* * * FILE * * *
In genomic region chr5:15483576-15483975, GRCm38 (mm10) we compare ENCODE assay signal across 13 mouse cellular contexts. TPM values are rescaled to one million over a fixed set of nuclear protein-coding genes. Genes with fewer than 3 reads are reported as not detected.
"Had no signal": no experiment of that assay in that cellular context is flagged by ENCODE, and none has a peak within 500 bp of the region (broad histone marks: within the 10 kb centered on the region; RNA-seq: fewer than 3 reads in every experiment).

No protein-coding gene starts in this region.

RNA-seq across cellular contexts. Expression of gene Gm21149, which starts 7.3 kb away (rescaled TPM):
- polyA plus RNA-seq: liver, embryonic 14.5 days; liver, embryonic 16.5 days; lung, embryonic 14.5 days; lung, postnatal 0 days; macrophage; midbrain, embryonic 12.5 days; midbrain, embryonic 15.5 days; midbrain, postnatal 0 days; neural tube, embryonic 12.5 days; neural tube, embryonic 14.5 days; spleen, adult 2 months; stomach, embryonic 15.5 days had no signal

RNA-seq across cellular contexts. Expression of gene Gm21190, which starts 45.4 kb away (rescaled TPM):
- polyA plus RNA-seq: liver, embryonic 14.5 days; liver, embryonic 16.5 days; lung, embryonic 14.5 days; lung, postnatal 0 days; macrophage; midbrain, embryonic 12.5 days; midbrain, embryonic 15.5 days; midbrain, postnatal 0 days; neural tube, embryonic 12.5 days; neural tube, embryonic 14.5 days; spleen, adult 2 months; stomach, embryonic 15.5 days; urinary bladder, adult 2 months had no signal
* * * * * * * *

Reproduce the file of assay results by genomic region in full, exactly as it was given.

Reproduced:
In genomic region chr5:15483576-15483975, GRCm38 (mm10) we compare ENCODE assay signal across 13 mouse cellular contexts. TPM values are rescaled to one million over a fixed set of nuclear protein-coding genes. Genes with fewer than 3 reads are reported as not detected.
"Had no signal": no experiment of that assay in that cellular context is flagged by ENCODE, and none has a peak within 500 bp of the region (broad histone marks: within the 10 kb centered on the region; RNA-seq: fewer than 3 reads in every experiment).

No protein-coding gene starts in this region.

RNA-seq across cellular contexts. Expression of gene Gm21149, which starts 7.3 kb away (rescaled TPM):
- polyA plus RNA-seq: liver, embryonic 14.5 days; liver, embryonic 16.5 days; lung, embryonic 14.5 days; lung, postnatal 0 days; macrophage; midbrain, embryonic 12.5 days; midbrain, embryonic 15.5 days; midbrain, postnatal 0 days; neural tube, embryonic 12.5 days; neural tube, embryonic 14.5 days; spleen, adult 2 months; stomach, embryonic 15.5 days had no signal

RNA-seq across cellular contexts. Expression of gene Gm21190, which starts 45.4 kb away (rescaled TPM):
- polyA plus RNA-seq: liver, embryonic 14.5 days; liver, embryonic 16.5 days; lung, embryonic 14.5 days; lung, postnatal 0 days; macrophage; midbrain, embryonic 12.5 days; midbrain, embryonic 15.5 days; midbrain, postnatal 0 days; neural tube, embryonic 12.5 days; neural tube, embryonic 14.5 days; spleen, adult 2 months; stomach, embryonic 15.5 days; urinary bladder, adult 2 months had no signal